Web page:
Because Wesleyan film studies focuses on the history and analysis of the discipline—teaching how rather than what to think—graduates are well-prepared for success both inside and outside the industry. Here, we highlight film students whose off-screen accomplishments range from medicine, to real estate, to education, and even to smokejumping. Accounts and photos as provided to the editorial staff.
Sarah Berns ’98
Occupation: Former USFS smokejumper; Proprietor, Spring Creek Ranch, Winthrop, Washington
Recent Influential Films: Brooklyn, Leave No Trace, The Rider, Arrival
I was so nervous for my exit interview in the film program because I was going to tell Jeanine that as much as I loved studying with her, I’d also fallen in love with this other career fighting fires out west. Ironically, I’d first gotten into wildland firefighting as a way to fund the film I was making for my senior thesis. In my memory, Jeanine leaned back in her chair, capped her pen, took a deep breath, and said, “That’s great. And when you’re done fighting fires, you’ll have something to write about.”
Studying film had an immediate impact on my career with the Forest Service. At Wesleyan, I loved doing scene analyses because they made you break a scene down shot by shot so that you could understand both its individual parts and how to synthesize them quickly as parts of a scene, then how that scene fits into the film as a whole. In the end, the goal was to be able to watch a single film and absorb all these parts simultaneously. Learning how to jump out of an airplane at 1,500 feet with 100-plus pounds of gear, and land in a tiny opening in order to then go fight a fire? That felt daunting, sure, but daunting in a familiar way because Jeanine had already taught me how to synthesize a million moving pieces.
So, I was conscious of using that skill when I was out fighting fires. Whether you’re hiking into a fire or flying over one, you’re making plans for how to approach it. Because I’d been trained to do these scene analyses, it was easy for me to imagine these fires under different circumstances, predicting where they might head. Learning how to jump out of an aircraft is strangely similar in the sense that there are all these technical aspects and skills that you have to learn how to execute, but you can’t think too much about them when you’re in the moment. You have to synthesize and then react as best you can.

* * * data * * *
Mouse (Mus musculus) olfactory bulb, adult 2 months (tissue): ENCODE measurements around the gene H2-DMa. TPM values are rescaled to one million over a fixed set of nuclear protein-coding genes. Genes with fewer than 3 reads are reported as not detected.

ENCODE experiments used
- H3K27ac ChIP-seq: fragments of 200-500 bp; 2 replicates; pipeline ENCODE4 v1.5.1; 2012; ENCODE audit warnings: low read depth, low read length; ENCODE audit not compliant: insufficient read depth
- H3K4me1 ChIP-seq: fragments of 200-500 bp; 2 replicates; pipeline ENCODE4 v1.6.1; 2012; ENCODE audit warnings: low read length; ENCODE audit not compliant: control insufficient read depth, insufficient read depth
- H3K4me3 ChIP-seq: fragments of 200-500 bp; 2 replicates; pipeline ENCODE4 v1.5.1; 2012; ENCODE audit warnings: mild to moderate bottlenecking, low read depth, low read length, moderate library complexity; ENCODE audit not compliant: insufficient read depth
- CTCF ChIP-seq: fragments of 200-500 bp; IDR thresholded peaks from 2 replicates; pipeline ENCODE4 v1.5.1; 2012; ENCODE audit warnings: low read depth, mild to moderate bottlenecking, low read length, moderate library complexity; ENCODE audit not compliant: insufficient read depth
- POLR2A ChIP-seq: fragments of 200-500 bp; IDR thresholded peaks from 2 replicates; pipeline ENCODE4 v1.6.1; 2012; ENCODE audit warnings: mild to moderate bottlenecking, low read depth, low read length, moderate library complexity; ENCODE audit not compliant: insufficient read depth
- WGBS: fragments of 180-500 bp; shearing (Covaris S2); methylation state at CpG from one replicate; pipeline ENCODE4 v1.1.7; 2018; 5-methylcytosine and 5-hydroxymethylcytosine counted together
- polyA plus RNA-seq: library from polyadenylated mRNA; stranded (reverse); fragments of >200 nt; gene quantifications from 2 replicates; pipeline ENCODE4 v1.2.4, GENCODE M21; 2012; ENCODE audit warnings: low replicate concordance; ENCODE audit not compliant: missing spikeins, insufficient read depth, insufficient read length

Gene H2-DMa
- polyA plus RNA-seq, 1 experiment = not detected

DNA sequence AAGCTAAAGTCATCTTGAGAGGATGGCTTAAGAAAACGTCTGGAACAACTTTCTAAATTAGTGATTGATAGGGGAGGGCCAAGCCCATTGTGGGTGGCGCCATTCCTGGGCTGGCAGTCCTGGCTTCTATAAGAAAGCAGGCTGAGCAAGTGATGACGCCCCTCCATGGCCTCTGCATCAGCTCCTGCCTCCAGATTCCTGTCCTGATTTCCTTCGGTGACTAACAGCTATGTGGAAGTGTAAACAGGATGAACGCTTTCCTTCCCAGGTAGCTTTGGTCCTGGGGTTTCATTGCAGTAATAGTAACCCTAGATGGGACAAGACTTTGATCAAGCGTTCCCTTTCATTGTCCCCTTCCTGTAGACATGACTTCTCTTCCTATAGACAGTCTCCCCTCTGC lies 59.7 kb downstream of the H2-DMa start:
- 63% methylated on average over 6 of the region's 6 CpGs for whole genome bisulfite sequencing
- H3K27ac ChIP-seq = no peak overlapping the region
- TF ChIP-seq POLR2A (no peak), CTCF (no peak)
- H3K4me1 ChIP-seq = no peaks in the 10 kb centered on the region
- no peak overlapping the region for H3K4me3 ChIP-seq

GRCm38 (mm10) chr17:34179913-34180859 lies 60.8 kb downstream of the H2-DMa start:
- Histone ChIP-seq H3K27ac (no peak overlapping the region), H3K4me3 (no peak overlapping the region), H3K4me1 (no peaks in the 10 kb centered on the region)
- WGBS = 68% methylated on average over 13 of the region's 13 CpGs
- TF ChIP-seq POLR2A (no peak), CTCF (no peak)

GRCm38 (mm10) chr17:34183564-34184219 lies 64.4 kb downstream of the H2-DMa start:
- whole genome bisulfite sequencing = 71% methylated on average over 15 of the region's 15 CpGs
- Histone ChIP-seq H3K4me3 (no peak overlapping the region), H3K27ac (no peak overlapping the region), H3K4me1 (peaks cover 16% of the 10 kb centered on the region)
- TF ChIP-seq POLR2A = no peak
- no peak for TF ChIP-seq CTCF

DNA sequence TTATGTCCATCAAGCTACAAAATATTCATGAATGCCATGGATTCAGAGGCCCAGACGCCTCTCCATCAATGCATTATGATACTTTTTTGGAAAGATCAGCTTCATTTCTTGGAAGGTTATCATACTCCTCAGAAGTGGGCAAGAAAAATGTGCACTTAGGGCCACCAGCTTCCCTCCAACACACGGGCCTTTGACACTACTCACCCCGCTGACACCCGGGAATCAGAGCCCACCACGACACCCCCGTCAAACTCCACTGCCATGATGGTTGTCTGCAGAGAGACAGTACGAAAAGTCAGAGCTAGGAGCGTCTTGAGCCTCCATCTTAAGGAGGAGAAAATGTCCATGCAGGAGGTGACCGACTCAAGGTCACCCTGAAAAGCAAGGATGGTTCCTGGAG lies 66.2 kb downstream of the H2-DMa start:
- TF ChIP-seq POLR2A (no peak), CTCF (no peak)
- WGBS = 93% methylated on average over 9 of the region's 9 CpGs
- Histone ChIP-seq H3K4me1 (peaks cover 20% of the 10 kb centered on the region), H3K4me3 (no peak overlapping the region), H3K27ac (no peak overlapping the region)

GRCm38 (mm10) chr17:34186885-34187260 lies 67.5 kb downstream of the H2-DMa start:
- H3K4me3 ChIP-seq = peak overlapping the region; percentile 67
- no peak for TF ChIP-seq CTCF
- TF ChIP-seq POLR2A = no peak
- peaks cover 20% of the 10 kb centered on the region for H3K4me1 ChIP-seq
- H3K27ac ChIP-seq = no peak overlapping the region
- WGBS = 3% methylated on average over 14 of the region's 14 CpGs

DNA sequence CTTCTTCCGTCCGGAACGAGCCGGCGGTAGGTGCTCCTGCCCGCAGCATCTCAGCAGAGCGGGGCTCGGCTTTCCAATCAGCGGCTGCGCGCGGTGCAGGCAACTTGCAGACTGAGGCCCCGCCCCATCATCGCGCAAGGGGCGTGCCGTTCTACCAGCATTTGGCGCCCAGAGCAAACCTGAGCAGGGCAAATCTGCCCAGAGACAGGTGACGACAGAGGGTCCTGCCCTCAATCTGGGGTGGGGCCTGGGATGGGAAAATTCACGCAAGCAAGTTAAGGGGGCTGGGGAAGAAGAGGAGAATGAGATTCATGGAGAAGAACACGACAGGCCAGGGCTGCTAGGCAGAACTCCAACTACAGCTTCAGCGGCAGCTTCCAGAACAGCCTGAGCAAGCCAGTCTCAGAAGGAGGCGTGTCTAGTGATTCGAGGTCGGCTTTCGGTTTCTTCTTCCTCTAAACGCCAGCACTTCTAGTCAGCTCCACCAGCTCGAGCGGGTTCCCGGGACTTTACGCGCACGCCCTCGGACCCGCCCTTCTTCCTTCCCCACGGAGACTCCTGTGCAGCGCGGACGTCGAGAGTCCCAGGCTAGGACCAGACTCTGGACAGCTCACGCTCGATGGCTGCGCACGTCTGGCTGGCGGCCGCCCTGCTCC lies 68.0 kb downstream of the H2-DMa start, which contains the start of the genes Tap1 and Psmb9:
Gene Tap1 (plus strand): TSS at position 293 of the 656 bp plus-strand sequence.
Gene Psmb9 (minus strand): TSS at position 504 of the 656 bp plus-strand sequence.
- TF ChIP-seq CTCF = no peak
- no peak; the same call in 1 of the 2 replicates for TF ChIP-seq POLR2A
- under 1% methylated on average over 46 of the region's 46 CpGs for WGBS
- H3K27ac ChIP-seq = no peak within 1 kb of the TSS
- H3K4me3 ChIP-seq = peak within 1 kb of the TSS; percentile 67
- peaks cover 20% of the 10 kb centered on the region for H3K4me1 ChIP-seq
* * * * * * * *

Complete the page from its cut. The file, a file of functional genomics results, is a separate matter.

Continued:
Jeanine has created and curated the Wesleyan film community very purposefully as a place where people inherently want to help and support each other. That’s something I took with me into my fire career: the importance of engendering community, especially among women in a male-dominated field. Wesleyan, in general, could have been a hypercompetitive place where everyone only cared about vying for the top jobs when they graduated. But I felt very at home there—surrounded by people who are vibrant and interested in the things they’re passionate about. Yet, simultaneously, they want to hear what you’re interested in. I always felt an automatic sense of support from my classmates and the community.
I eventually left the Forest Service when my oldest daughter was about two. Now I have two daughters and I manage a ranch in Washington, and I also work as a doula. But my creative outlet is still writing. I’ve written screenplays, including an original WWII script about America’s race to create the first operational parachute system in the months leading up to D-Day.